The proposed stretch had been controversial locally for not making use of an intermittent ferry service, but instead routing the main path around Christchurch harbour, which included making use of an existing right of way on the quayside, adjacent to residential homes. That alignment created “coastal margin” – giving rights to the public to use private land for what is referred to as ‘spreading room’. While the land was already registered common, it abutted residential premises – and was used in connection with them – so was “excepted land” under the Countryside and Rights of Way Act 2000.
The claimant, a local resident, complained that the Secretary of State misunderstood the existing position and/or failed to give legally adequate reasons for the decision. The Secretary of State conceded that the reasoning was legally inadequate.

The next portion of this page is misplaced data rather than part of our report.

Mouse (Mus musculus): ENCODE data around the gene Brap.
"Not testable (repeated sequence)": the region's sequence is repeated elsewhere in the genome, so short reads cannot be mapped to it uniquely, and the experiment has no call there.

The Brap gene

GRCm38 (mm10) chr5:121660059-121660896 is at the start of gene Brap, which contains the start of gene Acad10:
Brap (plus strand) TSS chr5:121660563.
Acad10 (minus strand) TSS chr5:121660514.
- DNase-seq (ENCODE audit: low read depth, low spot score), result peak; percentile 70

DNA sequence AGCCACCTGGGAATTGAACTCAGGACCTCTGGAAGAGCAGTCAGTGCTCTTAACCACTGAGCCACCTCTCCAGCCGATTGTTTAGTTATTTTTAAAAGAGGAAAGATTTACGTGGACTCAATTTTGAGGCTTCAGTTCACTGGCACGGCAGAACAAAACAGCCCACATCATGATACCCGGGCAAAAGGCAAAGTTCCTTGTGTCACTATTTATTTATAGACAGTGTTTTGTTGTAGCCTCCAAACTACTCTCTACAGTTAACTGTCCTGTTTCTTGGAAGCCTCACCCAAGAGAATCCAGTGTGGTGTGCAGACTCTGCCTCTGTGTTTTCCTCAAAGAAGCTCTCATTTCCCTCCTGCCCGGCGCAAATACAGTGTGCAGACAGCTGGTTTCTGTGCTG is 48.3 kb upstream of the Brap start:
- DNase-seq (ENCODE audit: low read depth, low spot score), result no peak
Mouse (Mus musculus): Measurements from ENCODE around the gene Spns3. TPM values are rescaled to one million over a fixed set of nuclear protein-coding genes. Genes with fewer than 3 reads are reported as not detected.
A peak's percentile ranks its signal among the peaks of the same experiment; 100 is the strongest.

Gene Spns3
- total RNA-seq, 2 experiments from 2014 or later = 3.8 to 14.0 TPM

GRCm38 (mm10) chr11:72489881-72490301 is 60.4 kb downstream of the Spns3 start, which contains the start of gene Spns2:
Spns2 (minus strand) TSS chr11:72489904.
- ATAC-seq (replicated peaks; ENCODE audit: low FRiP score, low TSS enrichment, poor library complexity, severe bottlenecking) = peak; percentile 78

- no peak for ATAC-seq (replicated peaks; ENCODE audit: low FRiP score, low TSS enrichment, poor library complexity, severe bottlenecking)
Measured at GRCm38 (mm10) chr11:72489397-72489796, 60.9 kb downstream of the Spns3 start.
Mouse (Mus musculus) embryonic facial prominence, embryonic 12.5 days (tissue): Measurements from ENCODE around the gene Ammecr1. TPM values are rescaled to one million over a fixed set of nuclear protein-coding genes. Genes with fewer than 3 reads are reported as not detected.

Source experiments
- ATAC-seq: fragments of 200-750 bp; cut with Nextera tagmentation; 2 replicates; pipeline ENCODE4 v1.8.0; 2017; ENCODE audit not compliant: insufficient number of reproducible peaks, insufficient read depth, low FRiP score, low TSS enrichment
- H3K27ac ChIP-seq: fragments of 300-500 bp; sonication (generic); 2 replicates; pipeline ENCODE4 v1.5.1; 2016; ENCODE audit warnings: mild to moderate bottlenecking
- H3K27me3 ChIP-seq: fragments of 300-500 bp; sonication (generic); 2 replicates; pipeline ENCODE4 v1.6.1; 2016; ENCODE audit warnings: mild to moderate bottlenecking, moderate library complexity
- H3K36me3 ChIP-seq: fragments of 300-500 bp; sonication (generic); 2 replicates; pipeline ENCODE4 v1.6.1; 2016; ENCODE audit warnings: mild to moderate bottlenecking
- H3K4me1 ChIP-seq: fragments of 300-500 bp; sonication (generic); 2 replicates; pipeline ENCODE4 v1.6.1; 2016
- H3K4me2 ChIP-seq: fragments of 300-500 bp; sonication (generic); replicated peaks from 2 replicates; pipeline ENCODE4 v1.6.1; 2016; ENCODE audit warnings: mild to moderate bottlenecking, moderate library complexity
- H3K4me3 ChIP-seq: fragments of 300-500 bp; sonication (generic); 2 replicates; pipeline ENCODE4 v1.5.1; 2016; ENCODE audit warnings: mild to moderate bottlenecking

The legal framework for the creation of the ECP under the Marine and Coastal Access Act 2009 is novel and relatively complex. It seeks to strike a balance between the public interest in creating a new long-distance route around the English coast and the private interest of landowners over whose land the route is created (without financial compensation). This matter highlights the importance of that balance being fairly struck, and properly reasoned.
Ned Westaway acted for the claimant, Mr Mark Facer, instructed by Kate Stewart of Lester Aldridge LLP